Darina Alster - Imago Dei
Darina Alster, in her project Imago Dei, works with expressions of religious archetypal figures and oﬀers viewers their own personal appropriation of early Christian gnosis, which she places in the context of a city in the 21st century. In her interpretation, sacred beings walk through Prague, sit on benches, sun themselves at flea markets and feed pigeons at bus stops. The artist thus opens a series of questions for many forms of faith in a contemporary, in our case perhaps atheistic, society: What role does faith play in the life of today’s cosmopolitan citizen? What values influence the curve on their personal graph of happiness? Can they at all find themselves a space for contemplating these questions in an anonymous and hectic urban environment?
The figures from Christian theology, made up of six figurative embodiments and one Unknown divine power, do not oﬀer a clear answer to these questions. Rather, they encourage passers-by to consider – perhaps the meaningfulness of their current journey, perhaps the significance of the journey in and of itself. Hundreds of people go past the Artwall Gallery every day, pushing themselves into trams or sitting behind a steering wheel. They transport themselves from place to place. They have no time for dreaming. Darina Alster is in the midst of their daily hustle and bustle, confronting it with symbolic religious expressions that she removes from their – for many people depersonalized – traditional context in order to move them closer to the natural surroundings of the viewer.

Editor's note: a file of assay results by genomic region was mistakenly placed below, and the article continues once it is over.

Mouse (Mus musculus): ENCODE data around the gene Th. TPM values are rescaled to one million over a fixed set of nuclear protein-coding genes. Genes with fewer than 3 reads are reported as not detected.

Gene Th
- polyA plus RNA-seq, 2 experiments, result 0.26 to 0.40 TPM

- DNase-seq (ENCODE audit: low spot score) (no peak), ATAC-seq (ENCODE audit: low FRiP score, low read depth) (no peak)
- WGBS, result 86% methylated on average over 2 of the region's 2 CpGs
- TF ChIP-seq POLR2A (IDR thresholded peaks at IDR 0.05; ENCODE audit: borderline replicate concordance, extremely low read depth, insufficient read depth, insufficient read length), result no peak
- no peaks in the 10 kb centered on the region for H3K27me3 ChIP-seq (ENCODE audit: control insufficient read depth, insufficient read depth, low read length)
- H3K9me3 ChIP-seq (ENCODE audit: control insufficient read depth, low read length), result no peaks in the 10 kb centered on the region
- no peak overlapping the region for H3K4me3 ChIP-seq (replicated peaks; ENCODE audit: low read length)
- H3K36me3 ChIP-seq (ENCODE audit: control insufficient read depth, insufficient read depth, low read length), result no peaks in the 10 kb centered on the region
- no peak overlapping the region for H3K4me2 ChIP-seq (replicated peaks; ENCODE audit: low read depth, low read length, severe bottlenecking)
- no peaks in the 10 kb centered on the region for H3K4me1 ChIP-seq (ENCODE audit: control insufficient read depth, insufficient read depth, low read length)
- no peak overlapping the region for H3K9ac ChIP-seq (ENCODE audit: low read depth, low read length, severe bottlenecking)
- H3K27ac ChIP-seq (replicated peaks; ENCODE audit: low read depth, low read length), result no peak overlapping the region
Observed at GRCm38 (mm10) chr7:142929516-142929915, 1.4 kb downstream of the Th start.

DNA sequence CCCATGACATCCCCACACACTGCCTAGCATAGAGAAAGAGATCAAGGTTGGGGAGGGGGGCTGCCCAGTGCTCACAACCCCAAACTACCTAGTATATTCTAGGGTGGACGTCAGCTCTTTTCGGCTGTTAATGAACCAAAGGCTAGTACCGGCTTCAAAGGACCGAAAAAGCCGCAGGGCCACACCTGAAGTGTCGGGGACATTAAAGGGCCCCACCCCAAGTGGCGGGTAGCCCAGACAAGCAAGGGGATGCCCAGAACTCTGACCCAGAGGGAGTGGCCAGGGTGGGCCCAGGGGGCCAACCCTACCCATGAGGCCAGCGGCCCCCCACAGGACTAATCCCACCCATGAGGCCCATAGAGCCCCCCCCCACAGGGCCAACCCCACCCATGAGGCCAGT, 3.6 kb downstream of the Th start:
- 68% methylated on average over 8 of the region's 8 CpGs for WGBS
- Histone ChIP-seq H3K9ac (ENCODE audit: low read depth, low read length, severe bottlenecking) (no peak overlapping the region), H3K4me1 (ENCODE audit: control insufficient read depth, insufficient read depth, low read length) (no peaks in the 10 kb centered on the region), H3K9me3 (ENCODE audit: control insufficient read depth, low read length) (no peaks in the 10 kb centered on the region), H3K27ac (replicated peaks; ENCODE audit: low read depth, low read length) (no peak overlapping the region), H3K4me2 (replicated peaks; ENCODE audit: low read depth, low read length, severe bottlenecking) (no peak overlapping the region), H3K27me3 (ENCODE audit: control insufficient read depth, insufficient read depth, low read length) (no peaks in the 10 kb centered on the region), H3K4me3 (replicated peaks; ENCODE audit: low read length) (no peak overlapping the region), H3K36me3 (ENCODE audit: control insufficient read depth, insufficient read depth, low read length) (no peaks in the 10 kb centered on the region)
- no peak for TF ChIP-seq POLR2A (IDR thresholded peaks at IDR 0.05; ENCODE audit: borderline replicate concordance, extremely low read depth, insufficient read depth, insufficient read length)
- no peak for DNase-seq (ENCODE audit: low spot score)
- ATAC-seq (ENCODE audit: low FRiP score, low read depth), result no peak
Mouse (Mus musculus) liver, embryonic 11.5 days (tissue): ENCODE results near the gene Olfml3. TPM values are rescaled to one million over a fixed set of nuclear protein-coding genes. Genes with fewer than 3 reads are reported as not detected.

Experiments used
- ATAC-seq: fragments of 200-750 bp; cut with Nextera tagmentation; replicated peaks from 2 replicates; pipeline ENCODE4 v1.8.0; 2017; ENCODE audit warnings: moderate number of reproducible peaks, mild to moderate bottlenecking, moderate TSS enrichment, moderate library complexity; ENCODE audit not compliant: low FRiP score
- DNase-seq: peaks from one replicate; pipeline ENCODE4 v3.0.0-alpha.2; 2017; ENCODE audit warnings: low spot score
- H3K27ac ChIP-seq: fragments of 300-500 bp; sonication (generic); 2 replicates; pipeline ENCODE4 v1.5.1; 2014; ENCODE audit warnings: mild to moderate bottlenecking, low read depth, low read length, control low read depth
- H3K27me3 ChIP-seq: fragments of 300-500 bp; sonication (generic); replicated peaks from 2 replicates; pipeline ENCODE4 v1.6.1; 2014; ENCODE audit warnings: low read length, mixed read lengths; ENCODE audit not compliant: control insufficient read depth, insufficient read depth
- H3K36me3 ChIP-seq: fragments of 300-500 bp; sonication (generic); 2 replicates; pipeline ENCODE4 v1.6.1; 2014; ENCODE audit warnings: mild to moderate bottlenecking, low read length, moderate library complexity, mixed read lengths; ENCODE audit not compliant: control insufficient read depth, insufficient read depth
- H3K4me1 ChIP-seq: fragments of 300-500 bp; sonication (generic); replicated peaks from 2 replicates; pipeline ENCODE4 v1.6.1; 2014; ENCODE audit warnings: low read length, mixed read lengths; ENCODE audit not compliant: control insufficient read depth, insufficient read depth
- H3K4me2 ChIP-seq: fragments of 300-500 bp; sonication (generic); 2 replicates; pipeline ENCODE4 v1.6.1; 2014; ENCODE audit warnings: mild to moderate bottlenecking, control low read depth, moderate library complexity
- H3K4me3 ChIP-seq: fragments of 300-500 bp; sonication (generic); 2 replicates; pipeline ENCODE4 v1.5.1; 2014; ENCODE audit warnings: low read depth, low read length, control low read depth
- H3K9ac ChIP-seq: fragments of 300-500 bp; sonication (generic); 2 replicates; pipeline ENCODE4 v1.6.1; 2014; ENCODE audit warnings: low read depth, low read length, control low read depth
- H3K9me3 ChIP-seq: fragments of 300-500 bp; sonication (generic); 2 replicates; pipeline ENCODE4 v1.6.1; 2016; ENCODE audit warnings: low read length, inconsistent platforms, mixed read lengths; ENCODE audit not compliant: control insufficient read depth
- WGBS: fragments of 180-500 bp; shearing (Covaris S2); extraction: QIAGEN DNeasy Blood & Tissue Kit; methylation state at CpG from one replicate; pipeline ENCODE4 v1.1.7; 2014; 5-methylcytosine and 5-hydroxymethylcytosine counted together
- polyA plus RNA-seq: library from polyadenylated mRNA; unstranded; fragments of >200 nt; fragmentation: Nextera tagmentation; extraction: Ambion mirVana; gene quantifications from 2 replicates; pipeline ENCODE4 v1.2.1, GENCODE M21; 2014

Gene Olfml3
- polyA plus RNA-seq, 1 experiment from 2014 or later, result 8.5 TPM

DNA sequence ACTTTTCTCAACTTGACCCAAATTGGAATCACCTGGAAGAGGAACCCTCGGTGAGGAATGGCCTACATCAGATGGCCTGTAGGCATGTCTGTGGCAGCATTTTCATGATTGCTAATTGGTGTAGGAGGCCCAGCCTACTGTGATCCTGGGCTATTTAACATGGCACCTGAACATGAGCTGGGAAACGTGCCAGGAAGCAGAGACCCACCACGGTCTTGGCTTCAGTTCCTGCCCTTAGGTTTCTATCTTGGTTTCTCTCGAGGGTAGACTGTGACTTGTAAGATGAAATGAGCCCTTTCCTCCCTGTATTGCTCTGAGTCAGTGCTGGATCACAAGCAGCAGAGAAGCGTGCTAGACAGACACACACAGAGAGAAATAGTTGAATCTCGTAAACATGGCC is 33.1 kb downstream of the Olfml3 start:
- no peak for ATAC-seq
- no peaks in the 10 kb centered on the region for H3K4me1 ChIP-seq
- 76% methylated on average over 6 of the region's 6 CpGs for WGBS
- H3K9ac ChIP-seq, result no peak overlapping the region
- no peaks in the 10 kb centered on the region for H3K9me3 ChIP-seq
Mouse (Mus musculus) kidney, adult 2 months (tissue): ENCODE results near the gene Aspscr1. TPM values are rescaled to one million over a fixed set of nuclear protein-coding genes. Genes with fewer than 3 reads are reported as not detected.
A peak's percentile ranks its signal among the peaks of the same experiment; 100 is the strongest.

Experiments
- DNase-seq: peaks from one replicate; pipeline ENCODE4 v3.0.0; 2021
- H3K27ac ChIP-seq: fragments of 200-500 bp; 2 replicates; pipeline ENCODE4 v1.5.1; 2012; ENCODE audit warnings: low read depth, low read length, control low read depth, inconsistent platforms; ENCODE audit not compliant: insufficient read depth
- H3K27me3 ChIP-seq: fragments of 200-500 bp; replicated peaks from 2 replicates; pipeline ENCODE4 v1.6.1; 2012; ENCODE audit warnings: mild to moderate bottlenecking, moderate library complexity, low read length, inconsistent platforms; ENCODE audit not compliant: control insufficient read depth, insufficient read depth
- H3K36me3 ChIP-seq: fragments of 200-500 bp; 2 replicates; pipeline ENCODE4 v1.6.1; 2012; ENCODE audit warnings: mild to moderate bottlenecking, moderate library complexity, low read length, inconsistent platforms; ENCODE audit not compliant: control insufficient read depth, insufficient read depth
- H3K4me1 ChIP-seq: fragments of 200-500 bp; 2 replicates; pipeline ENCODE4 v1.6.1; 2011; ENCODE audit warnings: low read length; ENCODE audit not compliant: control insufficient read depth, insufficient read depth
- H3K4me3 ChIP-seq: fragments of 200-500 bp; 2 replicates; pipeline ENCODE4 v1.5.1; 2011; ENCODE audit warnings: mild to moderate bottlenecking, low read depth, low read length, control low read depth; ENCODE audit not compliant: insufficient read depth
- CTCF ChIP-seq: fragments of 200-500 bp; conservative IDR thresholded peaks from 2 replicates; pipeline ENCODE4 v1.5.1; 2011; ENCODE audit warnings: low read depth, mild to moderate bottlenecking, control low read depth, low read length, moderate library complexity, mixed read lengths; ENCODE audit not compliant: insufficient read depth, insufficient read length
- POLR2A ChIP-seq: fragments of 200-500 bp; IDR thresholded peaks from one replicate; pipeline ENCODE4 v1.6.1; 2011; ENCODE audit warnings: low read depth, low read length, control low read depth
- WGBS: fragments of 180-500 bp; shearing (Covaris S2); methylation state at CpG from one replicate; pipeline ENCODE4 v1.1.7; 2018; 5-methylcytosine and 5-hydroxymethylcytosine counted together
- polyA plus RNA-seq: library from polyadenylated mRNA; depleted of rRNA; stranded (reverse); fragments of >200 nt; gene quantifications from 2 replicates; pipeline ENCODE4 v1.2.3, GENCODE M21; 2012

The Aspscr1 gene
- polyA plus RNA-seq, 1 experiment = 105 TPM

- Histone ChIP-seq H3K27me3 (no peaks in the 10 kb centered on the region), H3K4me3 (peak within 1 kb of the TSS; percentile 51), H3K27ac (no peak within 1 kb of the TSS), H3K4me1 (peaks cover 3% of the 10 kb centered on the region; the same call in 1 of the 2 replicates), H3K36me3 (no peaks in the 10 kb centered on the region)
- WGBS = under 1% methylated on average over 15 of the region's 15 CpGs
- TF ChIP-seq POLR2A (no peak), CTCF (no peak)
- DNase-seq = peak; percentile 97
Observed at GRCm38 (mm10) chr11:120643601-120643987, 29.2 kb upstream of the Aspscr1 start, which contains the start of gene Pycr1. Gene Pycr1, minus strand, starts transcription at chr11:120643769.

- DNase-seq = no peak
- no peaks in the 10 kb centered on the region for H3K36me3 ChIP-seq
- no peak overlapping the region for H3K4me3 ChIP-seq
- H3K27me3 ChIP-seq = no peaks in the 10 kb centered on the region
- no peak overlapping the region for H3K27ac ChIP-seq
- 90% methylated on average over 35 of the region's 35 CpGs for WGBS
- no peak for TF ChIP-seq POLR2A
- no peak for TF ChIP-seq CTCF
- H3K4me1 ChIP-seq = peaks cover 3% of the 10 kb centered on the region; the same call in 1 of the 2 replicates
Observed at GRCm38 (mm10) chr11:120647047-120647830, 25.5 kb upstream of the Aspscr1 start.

The Imago Dei project is certainly not a brush-up of Christian traditions. It is rather a search for lost faith in
higher values exceeding humanity in all of their – more or less presentable – forms. With her photographic series she turns the attention to the spiritual side of human life, and without clearly positive or negative evaluation she communicates about faith in a transcendental power that can be understood as a guarantee on the maintenance of healthy human humility. She is, therefore, neither an apologist nor a critic of religious faith – she is merely a reminder that the approach of end of the world is not necessary for one to realize that we are not empty robotic machines mechanically fulfilling a pre-programmed phase in our life cycle.
Curators: Markéta Dolejšová, Lenka Kukurová, Petr Motyčka, Zuzana Štefková